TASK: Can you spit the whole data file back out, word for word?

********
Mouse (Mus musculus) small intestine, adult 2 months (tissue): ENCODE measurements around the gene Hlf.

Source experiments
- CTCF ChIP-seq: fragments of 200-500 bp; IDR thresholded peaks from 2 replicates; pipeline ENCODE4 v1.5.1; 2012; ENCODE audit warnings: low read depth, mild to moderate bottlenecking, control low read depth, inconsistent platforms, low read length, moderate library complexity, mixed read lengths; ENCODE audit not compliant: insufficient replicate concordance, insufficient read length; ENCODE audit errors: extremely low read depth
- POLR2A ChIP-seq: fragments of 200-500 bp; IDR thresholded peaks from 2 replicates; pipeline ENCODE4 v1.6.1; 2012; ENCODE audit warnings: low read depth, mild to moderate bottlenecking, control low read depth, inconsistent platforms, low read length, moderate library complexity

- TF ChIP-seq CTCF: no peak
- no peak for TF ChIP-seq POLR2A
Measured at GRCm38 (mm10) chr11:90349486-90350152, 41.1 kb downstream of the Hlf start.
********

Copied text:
Mouse (Mus musculus) small intestine, adult 2 months (tissue): ENCODE measurements around the gene Hlf.

Source experiments
- CTCF ChIP-seq: fragments of 200-500 bp; IDR thresholded peaks from 2 replicates; pipeline ENCODE4 v1.5.1; 2012; ENCODE audit warnings: low read depth, mild to moderate bottlenecking, control low read depth, inconsistent platforms, low read length, moderate library complexity, mixed read lengths; ENCODE audit not compliant: insufficient replicate concordance, insufficient read length; ENCODE audit errors: extremely low read depth
- POLR2A ChIP-seq: fragments of 200-500 bp; IDR thresholded peaks from 2 replicates; pipeline ENCODE4 v1.6.1; 2012; ENCODE audit warnings: low read depth, mild to moderate bottlenecking, control low read depth, inconsistent platforms, low read length, moderate library complexity

- TF ChIP-seq CTCF: no peak
- no peak for TF ChIP-seq POLR2A
Measured at GRCm38 (mm10) chr11:90349486-90350152, 41.1 kb downstream of the Hlf start.